Infected third-party software key driver for cryptojacking on the Internet

According to the ENISA threat landscape report, one of the emerging cyber threats over the past year is cryptojacking. In cryptojacking, attackers make use of your PC to mine cryptocurrency for them while you browse the web and visit an infected website. As the mining happens within your web browser, the attack can be launched in the background even without you installing any malware.


In a longitudinal study of 55 million websites, we investigated how actors spread these infections, organize their activities and monetize cryptojacking on the Internet. We find indications of attempted cryptojacking on more than 20,000 websits, although during our study period in late 2018 and early 2019, only 10,100 of them were actively mining on their visitors' PCs. As cryptojacking is built based on WebAssembly and Javascript, we can efficiently analyze the Javascript source code to study how the attacker has configured their setup or where the infection is placed into the website. Through an automatic stack trace analysis and after manual and automatic de-obfuscation, we found that webmasters installing cryptomining themselves in less than 15% of the cases, and also hacks of websites to install miners only accounts for a quarter of all activity.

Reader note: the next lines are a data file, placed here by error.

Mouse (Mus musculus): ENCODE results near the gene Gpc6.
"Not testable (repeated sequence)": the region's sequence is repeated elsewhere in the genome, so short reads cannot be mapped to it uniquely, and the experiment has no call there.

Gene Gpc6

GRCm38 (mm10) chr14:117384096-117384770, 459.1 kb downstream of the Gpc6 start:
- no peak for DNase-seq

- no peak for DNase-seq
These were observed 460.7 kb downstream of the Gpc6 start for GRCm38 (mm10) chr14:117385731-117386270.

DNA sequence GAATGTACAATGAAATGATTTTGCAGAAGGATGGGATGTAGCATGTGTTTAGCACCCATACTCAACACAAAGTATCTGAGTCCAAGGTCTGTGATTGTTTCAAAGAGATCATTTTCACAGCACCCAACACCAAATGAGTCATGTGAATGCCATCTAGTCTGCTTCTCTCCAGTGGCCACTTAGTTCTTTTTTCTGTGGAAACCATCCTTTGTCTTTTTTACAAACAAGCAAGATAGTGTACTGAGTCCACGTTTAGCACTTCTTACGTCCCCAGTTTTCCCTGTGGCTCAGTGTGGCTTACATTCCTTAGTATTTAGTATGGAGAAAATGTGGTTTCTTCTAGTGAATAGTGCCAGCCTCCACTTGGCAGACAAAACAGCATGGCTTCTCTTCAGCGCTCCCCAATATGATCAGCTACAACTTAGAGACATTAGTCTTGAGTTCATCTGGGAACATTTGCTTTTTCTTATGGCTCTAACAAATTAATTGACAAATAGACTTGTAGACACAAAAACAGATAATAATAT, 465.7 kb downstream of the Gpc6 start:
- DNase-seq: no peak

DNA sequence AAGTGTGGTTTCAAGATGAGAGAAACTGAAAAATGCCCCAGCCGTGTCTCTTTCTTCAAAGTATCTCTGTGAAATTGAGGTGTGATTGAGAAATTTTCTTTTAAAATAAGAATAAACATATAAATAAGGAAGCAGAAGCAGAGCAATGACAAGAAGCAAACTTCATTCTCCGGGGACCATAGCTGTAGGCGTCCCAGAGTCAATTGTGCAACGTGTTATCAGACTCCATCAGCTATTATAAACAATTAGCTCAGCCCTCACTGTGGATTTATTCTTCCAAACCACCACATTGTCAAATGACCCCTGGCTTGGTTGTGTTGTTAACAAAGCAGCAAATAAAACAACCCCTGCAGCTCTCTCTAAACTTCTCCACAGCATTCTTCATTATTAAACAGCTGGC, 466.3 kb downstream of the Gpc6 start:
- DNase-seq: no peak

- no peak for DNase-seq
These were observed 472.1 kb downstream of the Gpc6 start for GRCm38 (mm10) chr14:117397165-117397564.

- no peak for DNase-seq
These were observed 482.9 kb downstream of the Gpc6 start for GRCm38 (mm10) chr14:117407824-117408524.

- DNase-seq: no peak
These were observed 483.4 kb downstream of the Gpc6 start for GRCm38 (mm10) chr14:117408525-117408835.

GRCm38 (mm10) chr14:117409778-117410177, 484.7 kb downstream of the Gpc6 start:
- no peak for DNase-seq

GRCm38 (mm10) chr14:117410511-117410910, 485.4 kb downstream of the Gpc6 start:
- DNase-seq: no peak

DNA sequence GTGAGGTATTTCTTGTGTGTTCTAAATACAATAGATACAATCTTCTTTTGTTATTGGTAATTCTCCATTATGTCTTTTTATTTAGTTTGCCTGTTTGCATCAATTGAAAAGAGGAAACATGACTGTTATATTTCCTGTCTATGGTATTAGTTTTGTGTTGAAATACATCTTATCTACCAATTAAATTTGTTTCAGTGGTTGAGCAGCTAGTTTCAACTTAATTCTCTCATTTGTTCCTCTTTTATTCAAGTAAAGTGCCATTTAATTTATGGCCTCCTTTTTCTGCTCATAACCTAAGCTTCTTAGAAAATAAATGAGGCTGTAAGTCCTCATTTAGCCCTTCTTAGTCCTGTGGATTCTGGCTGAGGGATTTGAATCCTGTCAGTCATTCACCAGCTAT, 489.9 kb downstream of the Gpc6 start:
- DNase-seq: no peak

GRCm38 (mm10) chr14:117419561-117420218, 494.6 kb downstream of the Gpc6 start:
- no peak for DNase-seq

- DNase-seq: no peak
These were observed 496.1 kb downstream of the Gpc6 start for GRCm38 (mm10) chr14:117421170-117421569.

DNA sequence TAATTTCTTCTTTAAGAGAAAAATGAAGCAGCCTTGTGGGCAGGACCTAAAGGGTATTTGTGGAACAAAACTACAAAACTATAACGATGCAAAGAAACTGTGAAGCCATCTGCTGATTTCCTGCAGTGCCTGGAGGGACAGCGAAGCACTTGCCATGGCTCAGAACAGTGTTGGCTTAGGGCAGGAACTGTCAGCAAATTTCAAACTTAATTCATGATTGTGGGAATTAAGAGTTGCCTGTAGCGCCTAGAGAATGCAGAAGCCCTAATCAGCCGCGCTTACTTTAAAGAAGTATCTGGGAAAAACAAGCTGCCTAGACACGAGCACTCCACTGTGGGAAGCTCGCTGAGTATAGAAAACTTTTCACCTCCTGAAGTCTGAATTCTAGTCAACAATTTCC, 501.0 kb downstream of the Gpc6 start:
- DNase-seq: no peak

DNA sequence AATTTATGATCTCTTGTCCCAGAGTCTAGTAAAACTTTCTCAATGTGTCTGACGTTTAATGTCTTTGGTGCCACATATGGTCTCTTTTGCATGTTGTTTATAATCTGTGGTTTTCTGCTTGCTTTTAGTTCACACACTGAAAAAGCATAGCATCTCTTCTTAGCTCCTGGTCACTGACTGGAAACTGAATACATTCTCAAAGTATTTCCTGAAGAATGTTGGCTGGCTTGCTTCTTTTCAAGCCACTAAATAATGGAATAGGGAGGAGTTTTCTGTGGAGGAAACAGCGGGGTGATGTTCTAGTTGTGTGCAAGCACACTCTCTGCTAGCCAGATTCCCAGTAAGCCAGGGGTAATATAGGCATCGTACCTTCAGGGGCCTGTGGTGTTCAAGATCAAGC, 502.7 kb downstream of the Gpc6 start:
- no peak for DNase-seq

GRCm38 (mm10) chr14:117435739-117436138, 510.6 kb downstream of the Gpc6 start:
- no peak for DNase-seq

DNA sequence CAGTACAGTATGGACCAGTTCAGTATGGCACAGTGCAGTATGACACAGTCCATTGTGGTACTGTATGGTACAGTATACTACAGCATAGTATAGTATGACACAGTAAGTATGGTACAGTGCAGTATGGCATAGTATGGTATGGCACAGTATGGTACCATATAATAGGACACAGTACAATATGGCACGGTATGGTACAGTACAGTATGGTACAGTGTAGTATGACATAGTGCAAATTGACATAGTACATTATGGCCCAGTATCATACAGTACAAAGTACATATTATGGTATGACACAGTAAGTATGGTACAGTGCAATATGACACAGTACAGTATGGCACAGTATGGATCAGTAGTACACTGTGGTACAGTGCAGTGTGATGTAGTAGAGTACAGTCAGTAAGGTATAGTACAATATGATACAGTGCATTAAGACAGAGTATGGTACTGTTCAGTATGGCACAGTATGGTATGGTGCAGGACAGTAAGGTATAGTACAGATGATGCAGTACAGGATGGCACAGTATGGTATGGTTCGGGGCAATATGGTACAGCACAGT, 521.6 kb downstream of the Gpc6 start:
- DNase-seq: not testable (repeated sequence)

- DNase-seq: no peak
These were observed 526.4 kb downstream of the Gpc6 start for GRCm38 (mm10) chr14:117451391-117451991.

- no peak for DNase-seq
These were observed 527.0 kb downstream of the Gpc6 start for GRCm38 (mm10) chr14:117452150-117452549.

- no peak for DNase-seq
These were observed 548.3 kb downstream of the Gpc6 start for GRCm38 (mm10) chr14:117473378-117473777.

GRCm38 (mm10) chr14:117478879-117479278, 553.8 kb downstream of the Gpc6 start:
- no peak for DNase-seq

How cryptojacking actually spreads is by means of compromised third-party software, for example malicious plugins to popular content management systems such as Wordpress, externally hosted libraries such as jquery, as well as malicious code in (pirated) website templates that people download from the Internet. Clever criminals have hidden malicious mining code deeply in many of these, and unsuspecting website owners thus let all of their visitors mine for the criminals' profit. About half of the compromises are driven in orchestrated activity organized in more than 200 campaigns, where the largest actors have about 1000 websites under their control.


To learn more, read the full report or an extended abstract.